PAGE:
Our resident European car geek, AUTOMOBILE contributor Marc Noordeloos, spent much of the winter driving our Four Seasons Cadillac CTS Vsport. Here are his impressions. –Ed.

Blaine Heavener is the type of guy we want planning new automobiles. As lead development engineer for Cadillac’s ATS and CTS, his team benchmarks cars we love, and he wanted the latest CTS to drive more like the old E60 BMW 5 Series rather than the current F10 model.

“From our perspective, the E60 was what BMW was about,” Heavener told me last April. “The new versions have either taken up a philosophy change or they lost the way a little bit. Keeping that focus is what we’re trying to do with the CTS.”

Which brings us to our Four Seasons 2014 Cadillac CTS Vsport. Until the 640-hp CTS-V arrives in showrooms in the fall, the twin-turbo V-6-powered Vsport is the hottest version of the company’s midsize sedan.

My initial impressions were favorable. The car has gobs of power and impressive steering and brakes, balanced with the ability to approach 30 mpg at steady highway speeds. Our Pirelli Winter Sottozero Serie II run-flats mounted on Moda 18-inch wheels, combined with the standard heated seats, heated steering wheel, and remote start make it a good four-seasons sports sedan.

The rear-wheel-drive sedan’s electronic limited-slip helps, raising the fun factor and aiding traction in slippery conditions. When I could find big, empty expanses of snow-covered pavement, I would hold down the console-mounted button until both the traction control-off and stability control-off lights illuminated. The powerful turbo engine makes sideways driving only a wiggle of your big toe away, and the trick rear diff helps make you look like a hero. You can hold the 2014 Cadillac CTS Vsport insanely sideways as you feel the diff keep the extreme yaw movement in check.

On one occasion, drifting on a snow-covered parking lot triggered a “service differential” alert on the dash. The alert chimed in, and the traction and stability control was automatically turned back on. It seemed fine when I restarted the car 30 minutes later, and it never happened again.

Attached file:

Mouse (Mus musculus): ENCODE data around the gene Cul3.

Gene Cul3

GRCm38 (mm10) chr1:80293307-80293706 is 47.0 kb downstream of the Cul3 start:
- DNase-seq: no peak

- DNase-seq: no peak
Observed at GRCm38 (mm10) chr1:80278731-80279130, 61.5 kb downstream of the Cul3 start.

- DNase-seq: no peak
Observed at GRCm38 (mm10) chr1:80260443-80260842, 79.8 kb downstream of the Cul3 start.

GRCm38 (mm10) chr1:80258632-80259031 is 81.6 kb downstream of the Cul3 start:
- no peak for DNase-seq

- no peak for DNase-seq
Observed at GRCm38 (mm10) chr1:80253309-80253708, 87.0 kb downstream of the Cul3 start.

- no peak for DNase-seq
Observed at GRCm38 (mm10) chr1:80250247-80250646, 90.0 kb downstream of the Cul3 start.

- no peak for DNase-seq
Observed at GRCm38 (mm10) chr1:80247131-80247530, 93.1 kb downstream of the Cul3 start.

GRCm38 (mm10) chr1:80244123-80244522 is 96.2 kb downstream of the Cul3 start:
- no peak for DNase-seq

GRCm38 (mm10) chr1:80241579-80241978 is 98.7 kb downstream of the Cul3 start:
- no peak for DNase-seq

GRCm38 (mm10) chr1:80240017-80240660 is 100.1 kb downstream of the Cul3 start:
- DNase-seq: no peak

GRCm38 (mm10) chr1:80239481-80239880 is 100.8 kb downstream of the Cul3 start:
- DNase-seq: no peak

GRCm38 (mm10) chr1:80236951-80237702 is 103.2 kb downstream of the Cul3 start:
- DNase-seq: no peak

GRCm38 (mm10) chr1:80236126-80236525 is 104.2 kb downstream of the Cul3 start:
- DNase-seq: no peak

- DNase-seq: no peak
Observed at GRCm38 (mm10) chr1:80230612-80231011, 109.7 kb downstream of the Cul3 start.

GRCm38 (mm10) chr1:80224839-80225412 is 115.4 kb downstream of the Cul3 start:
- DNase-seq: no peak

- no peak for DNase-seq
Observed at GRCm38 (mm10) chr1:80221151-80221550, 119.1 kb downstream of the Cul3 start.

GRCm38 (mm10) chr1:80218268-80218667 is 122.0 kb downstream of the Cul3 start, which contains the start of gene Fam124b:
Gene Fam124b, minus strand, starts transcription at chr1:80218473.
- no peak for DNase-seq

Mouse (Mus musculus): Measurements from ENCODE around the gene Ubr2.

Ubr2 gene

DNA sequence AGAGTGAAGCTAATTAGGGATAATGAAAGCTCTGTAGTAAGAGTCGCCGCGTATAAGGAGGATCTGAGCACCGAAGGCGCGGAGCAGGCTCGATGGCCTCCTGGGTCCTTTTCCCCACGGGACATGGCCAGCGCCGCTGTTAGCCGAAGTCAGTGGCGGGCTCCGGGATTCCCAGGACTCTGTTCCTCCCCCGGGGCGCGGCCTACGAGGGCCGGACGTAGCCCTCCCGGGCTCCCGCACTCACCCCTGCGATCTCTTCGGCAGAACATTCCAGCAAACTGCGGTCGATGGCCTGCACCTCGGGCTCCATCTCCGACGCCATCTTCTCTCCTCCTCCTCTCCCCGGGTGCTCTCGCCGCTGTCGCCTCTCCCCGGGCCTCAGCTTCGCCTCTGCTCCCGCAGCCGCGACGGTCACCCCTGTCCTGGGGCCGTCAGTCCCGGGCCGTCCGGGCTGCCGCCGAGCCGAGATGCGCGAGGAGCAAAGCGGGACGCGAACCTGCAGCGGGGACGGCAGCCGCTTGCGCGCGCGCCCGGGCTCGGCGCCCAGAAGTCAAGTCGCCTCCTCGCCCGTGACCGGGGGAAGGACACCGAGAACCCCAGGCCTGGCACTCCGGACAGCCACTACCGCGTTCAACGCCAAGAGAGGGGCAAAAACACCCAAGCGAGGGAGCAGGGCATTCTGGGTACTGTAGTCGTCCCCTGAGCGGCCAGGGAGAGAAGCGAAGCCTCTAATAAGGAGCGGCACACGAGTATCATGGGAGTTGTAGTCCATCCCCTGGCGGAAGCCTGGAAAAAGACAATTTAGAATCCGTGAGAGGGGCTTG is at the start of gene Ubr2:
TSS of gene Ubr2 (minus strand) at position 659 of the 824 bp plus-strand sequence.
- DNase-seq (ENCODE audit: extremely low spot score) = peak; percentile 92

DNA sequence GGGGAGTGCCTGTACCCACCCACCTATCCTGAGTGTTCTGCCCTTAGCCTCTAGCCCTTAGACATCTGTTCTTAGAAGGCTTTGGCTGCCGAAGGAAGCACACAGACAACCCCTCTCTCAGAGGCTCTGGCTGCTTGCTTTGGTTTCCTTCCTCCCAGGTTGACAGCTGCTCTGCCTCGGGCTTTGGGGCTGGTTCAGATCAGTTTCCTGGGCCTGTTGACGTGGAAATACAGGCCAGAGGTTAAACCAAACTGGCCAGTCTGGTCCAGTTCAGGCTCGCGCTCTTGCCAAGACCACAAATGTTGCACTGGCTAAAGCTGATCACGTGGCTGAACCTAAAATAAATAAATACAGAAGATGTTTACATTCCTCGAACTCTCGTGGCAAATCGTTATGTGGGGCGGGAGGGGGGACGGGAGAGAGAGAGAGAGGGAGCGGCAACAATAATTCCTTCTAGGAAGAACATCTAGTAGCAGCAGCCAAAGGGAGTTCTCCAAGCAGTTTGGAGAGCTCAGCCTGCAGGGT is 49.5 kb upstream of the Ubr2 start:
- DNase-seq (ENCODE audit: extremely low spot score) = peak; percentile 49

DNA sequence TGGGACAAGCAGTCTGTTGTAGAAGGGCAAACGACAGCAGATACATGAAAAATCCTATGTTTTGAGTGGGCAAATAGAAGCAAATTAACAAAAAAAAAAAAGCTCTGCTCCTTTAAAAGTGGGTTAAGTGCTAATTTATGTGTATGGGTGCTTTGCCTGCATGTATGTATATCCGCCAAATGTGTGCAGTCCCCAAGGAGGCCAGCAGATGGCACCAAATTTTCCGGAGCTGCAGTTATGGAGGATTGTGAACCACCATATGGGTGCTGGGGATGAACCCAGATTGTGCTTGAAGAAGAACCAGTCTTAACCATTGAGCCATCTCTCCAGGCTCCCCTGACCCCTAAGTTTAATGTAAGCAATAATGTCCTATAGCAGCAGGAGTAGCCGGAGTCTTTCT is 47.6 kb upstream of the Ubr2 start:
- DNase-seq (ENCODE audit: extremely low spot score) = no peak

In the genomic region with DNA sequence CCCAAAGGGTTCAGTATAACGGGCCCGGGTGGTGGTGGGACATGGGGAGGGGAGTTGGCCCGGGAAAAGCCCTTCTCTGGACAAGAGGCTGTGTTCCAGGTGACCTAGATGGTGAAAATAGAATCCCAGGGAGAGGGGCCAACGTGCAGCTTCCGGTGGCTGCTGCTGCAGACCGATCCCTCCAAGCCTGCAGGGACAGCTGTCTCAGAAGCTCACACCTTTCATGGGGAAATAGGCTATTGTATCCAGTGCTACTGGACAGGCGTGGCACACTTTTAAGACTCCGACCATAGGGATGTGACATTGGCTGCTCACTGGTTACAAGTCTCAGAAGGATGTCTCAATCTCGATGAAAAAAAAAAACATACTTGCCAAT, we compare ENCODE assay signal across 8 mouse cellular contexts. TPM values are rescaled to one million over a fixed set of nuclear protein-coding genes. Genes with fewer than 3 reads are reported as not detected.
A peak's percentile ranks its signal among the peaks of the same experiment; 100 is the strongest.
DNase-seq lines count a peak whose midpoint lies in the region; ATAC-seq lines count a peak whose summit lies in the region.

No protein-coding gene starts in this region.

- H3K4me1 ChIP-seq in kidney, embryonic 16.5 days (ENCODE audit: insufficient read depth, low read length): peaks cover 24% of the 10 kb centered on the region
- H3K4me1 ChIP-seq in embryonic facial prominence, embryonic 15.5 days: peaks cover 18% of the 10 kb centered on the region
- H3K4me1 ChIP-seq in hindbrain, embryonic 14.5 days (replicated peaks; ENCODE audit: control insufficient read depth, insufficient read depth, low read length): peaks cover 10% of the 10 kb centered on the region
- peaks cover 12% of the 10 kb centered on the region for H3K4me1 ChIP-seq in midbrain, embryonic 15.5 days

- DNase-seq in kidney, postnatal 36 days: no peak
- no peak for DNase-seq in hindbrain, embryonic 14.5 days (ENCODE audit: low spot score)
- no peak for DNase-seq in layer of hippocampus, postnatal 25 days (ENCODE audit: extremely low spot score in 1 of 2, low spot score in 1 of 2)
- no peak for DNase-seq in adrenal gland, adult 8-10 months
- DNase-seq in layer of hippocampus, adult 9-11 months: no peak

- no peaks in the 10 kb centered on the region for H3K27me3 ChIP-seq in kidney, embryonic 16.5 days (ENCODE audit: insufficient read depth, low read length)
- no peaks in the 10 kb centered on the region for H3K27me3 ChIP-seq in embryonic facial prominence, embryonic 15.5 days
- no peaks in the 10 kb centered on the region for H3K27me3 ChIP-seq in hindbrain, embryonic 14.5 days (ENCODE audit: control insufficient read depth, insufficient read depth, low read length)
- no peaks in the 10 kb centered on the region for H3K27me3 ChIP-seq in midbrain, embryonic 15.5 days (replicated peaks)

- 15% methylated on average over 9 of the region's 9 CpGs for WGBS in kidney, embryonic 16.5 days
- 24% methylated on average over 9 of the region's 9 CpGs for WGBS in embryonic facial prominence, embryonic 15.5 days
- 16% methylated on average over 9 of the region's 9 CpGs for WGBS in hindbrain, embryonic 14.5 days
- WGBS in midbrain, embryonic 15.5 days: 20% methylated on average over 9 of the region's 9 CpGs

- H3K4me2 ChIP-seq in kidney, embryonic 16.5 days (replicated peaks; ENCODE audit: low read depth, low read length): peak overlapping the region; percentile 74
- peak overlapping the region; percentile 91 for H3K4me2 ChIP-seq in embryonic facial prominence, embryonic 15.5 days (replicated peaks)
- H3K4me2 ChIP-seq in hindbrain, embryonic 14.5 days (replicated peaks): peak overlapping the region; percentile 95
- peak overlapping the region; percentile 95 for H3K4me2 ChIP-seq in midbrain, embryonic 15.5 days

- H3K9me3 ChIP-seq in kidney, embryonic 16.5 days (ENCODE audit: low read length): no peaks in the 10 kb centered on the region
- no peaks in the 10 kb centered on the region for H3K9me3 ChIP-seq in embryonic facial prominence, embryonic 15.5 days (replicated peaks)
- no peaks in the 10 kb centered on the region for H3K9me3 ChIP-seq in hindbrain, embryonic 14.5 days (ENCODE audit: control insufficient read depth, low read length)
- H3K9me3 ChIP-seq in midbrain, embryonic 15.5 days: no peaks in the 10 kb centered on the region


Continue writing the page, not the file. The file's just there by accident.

When finished driving like a 1970s rally star, I turned all the safety controls back on and tapped the drive mode switch to Snow/Ice. The Vsport effortlessly plowed through bad conditions. Though it struggles a bit when the snow gets deep, the rear-drive 2014 Cadillac CTS Vsport brings home the point that winter tires are far more important than all-wheel drive. If you insist on AWD, you can choose a less focused CTS model, though you’ll have to give up the Vsport and its 420-hp engine.

But the CTS isn’t the kind of car for drifting around corners every time we drive it. Here’s where the Cadillac needs some polishing -- its secondary ride and in-town comfort need improvement. The car feels unsettled and crashes over rough pavement, and passengers are more likely than the driver to complain. The twin-turbo engine’s throttle mapping isn’t linear, and the transmission and engine feel at odds with each other during normal day-to-day driving. My passengers complained about the boomy exhaust. The Cadillac simply lacks the refinement and depth of its German competitors.

I also tested the auto park-assist on one occasion. It was easy to use and quickly found a spot, but it curbed the right-front wheel at the end of the process. I tried it again an hour later and got the same result. Not impressive.

Inside, the not-quite-there theme continues. Cadillac smartly fills the CTS with a ton of features for the money, though it didn’t make the sunroof a stand-alone option. The panoramic sunroof is bundled in with the Vsport’s $10,000 Premium package, so if you want to keep the sticker no higher than $60,000, you’re out of luck.

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